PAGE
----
A survivor of an avalanche that killed four climbers in the Scottish Highlands escaped by leaping from the collapsing sheet of snow and wedging his ice pick into firmer ground.
The man, who did not want to be named, said in a statement: "All in the group loved the mountains and are experienced winter walkers.
"My sincere thanks goes to the members of the public, mountain rescue teams and other emergency services who assisted."
PhD students Christopher Bell and Tom Chesters, and junior doctor Una Finnegan, were swept 1,000ft (305m) to their deaths while descending from a mountain in Glencoe on Saturday afternoon.
A second woman also killed in the accident was later named as Dr Rachel Majumdar, 29, who worked at Harrogate District Hospital.
Dr Majumdar was originally from Merseyside, but was most recently living in Leeds. Her next of kin had asked for her name to be withheld until her extended family were informed.
Friends of the group said Mr Chesters and Dr Majumdar had been dating for several years and had "such a good future together".
Another survivor, a 24-year-old woman, remains in a critical condition after suffering severe head injuries.
She is being treated at Glasgow's Southern General Hospital, where she was flown after initially being treated at Belford Hospital in Fort William.
Friends have been paying tribute to the three young climbers killed.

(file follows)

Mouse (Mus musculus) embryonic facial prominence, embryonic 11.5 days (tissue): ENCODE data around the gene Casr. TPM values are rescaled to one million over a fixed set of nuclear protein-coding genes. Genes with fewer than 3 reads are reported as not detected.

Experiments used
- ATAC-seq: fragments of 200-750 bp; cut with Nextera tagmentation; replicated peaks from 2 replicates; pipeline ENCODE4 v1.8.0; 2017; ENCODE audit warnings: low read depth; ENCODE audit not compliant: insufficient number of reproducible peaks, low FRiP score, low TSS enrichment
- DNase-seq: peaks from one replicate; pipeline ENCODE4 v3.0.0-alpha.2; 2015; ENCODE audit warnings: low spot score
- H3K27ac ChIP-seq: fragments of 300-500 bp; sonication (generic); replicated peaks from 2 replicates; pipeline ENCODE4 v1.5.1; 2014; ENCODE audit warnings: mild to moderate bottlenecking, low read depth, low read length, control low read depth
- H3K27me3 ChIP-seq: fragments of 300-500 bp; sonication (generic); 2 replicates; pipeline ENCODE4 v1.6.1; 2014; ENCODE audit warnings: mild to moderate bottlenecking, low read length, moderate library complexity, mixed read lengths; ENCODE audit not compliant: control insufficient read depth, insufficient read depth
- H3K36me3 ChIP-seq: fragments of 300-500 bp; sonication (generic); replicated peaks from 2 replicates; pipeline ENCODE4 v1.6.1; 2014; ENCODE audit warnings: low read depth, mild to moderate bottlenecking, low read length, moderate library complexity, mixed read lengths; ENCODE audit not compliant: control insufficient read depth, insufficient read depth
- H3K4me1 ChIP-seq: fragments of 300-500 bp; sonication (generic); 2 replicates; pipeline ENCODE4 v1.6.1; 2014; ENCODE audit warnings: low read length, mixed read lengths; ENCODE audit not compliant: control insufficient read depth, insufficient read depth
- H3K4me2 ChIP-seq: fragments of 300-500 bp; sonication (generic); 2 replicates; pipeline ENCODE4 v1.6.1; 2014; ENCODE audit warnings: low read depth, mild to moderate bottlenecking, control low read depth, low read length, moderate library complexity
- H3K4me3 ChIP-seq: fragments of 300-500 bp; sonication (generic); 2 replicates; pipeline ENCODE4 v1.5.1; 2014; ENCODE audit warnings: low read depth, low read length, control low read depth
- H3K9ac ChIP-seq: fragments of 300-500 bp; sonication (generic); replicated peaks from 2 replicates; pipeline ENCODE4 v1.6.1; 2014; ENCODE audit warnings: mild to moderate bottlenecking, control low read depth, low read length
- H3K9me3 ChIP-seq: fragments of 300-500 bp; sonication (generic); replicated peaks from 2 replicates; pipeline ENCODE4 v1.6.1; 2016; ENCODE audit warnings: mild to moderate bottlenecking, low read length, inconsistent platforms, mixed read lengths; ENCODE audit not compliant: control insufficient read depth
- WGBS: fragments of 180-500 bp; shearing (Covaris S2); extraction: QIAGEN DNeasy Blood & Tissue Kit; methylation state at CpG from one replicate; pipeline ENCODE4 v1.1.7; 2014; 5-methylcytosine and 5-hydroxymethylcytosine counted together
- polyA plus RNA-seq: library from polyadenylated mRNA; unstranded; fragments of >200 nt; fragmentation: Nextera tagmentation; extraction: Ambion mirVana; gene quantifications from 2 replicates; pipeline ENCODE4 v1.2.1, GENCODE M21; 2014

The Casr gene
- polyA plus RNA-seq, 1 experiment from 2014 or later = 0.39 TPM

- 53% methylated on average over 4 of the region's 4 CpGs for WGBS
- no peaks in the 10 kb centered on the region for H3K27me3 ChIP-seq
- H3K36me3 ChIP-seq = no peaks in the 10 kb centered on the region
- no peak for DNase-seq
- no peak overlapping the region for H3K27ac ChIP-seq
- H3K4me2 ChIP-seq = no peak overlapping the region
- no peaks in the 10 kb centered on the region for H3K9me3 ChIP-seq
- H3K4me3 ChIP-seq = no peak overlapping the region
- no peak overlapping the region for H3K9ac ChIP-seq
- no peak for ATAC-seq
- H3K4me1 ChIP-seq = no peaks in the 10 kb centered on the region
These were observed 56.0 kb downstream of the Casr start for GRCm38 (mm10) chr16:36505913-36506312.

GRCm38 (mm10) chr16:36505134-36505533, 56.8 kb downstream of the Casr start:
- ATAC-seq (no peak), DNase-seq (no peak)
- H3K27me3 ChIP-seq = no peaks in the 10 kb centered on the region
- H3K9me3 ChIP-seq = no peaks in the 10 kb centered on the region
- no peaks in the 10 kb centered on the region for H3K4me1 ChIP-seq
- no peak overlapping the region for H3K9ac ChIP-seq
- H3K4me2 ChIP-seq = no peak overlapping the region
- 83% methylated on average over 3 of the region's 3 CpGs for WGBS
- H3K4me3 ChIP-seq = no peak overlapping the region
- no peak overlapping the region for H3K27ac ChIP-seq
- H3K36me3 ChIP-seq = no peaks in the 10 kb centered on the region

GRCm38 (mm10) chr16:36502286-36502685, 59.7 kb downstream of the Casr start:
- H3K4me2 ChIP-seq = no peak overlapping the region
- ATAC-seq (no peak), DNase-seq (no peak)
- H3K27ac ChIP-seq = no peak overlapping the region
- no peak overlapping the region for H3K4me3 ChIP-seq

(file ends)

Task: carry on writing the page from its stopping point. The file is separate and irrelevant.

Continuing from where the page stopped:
Mr Bell, 24, from Blackpool, Lancashire, was studying for a PhD in ocean mapping in Oban, while 28-year-old Mr Chesters had been living in Leeds and working towards his qualification at Hull University.
Their friend Sam Morris, 35, said both were elite outdoor pursuits competitors who spent most of their free time on the mountains.
"It was so few years lived but I know there's not much either one of them would have done differently," he said.
"They seized every opportunity. They'd do things that people who spend their whole lives sitting behind a desk wish they could have done.
"When they died they were with the people they loved, doing what they loved."
Ms Finnegan, 25, who was living in Edinburgh, was originally from Coleraine in Co Londonderry.
Independent councillor David McClarty said his thoughts and prayers were with the Finnegan family.
"This young woman, a qualified doctor, had her whole life ahead of her and then it is tragically cut short.
"The family is a Christian one and hopefully they will get some comfort from the fact that she died doing something she enjoyed."
The tragedy struck at about 2pm as the group of six made their descent on Bidean Nam Bian.
A major search operation was launched involving both Glencoe and Lochaber mountain rescue teams, and specialist police dogs.
Andy Nelson, deputy head of Glencoe Mountain Rescue, who co-ordinated the rescue, said the avalanche would have unfolded in "a split second".
"Being in an avalanche is literally like standing on a carpet and having it pulled out from underneath you. Any thoughts of trying to swim out from out of it is futile," he said.
"You are on steep ground, essentially standing on a raft of snow that is sliding downhill at speeds of maybe 40mph to 50mph.
"It would have unfolded in a split second, they would have felt the snow moving and then they would have been travelling at a speed that was impossible to stop.
"The man that survived was standing above the snow and we think he actually jumped and got his ice axe into firmer snow.
"They slid over some very rocky ground and ended up about 1,000 feet below, under between 1.5 and two metres of snow.
"It's a brutal experience. There are enormous forces at work and you are being twisted about at high speed," he added.